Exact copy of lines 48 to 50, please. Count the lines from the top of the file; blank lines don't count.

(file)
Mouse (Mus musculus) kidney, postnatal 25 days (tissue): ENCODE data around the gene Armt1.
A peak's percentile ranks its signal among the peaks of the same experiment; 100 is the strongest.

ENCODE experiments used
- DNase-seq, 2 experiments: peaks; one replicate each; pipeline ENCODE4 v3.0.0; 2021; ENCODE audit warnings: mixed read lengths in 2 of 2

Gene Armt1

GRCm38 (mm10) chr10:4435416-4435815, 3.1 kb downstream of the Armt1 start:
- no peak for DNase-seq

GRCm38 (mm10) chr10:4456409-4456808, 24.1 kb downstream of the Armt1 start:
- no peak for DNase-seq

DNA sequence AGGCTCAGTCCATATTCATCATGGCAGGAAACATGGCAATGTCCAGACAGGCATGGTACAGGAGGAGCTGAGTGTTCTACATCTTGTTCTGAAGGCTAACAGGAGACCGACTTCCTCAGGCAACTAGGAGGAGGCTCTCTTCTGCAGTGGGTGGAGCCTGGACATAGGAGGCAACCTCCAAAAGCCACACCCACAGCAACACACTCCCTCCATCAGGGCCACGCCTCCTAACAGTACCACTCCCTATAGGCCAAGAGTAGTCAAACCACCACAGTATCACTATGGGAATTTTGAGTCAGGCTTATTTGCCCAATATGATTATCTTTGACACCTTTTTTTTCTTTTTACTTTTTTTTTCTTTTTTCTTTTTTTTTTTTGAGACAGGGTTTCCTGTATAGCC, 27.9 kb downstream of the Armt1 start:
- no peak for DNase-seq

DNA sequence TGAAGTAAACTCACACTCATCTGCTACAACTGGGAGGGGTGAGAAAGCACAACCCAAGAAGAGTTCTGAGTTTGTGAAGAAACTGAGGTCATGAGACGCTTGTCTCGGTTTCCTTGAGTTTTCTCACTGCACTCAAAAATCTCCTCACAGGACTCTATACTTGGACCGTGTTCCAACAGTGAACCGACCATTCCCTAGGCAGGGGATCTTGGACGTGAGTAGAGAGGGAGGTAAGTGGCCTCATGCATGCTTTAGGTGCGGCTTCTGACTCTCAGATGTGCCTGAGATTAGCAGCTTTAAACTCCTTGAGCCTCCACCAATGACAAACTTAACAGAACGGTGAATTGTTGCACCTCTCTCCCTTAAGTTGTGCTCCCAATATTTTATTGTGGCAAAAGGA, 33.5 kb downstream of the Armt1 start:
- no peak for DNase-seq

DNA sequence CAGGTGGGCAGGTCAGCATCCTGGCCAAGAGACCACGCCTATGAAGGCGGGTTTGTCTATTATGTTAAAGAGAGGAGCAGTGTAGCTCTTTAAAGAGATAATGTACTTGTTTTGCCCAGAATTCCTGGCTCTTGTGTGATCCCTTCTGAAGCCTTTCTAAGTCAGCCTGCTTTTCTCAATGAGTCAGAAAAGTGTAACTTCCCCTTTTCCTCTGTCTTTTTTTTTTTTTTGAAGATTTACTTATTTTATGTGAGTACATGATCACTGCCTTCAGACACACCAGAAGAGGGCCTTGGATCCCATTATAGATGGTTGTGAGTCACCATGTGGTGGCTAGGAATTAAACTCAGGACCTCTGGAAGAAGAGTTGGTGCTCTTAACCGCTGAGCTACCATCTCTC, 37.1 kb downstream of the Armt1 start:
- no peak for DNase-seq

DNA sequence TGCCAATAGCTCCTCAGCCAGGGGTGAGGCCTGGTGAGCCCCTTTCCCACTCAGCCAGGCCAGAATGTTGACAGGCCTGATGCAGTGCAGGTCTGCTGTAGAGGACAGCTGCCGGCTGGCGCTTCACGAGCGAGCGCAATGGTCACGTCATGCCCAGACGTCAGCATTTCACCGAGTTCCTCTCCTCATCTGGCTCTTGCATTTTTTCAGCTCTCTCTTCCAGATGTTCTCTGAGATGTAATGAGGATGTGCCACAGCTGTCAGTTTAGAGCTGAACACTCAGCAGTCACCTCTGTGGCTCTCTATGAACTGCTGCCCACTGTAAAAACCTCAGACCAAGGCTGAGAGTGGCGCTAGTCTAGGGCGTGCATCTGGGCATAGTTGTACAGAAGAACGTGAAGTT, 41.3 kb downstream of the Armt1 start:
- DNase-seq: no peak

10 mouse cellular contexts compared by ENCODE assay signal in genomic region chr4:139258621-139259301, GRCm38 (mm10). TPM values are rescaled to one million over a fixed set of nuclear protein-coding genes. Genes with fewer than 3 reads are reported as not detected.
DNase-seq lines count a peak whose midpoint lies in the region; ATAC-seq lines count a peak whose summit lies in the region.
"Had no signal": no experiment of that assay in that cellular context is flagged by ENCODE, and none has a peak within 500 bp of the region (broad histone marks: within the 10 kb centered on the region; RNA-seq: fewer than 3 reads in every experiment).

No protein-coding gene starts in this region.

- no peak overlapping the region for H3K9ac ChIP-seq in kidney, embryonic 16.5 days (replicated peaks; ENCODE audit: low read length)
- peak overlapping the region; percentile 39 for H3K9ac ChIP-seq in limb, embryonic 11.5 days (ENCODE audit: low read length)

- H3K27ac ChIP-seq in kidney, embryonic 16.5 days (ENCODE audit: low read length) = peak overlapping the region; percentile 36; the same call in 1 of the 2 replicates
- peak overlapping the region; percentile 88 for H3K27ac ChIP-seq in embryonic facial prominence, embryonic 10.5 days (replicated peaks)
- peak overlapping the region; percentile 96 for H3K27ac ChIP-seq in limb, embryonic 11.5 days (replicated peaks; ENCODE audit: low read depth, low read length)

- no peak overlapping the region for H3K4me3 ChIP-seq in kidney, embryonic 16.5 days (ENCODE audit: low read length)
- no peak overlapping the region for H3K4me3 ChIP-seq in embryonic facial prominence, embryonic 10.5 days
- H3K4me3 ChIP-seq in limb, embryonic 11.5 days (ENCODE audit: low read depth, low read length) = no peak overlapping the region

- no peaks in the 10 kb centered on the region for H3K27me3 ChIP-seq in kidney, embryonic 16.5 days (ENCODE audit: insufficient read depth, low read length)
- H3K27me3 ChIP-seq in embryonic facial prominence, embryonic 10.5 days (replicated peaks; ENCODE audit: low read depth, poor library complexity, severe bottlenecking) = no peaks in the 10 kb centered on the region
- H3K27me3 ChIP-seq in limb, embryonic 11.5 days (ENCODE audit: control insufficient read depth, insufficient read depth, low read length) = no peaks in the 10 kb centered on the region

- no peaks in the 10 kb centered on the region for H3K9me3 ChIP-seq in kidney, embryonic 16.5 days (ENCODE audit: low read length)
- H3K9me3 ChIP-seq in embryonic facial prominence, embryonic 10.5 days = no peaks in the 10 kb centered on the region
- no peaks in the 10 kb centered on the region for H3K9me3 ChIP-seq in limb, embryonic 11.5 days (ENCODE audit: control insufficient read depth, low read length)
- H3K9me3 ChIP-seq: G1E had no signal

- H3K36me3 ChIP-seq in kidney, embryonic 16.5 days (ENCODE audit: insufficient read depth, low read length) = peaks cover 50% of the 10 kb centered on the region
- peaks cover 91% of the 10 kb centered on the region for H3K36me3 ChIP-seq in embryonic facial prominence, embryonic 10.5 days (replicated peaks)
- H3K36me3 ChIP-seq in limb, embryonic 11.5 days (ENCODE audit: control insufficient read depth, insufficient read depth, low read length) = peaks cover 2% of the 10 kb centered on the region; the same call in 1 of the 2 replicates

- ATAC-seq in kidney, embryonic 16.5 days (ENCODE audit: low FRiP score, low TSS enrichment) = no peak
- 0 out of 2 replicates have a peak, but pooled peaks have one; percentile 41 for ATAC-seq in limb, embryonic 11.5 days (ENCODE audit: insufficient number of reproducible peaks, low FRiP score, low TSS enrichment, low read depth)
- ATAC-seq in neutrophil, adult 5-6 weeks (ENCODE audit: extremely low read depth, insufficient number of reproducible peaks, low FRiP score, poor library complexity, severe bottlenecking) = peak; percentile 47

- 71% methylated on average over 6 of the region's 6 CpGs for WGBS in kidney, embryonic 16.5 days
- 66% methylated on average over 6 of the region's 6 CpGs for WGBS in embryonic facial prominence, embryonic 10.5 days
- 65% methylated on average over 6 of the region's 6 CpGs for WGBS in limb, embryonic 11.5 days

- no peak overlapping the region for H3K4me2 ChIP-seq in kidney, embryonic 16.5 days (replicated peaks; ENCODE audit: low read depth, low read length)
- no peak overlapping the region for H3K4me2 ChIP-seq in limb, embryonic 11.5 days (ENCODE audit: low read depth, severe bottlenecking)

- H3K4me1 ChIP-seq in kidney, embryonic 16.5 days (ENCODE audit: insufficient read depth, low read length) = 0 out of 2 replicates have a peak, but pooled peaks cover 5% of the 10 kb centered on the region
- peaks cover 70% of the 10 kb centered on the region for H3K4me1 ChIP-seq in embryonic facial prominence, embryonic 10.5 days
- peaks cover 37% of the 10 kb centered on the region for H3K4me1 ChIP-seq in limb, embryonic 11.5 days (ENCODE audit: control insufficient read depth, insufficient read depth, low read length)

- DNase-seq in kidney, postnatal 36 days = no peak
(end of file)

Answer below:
- H3K4me1 ChIP-seq in kidney, embryonic 16.5 days (ENCODE audit: insufficient read depth, low read length) = 0 out of 2 replicates have a peak, but pooled peaks cover 5% of the 10 kb centered on the region
- peaks cover 70% of the 10 kb centered on the region for H3K4me1 ChIP-seq in embryonic facial prominence, embryonic 10.5 days
- peaks cover 37% of the 10 kb centered on the region for H3K4me1 ChIP-seq in limb, embryonic 11.5 days (ENCODE audit: control insufficient read depth, insufficient read depth, low read length)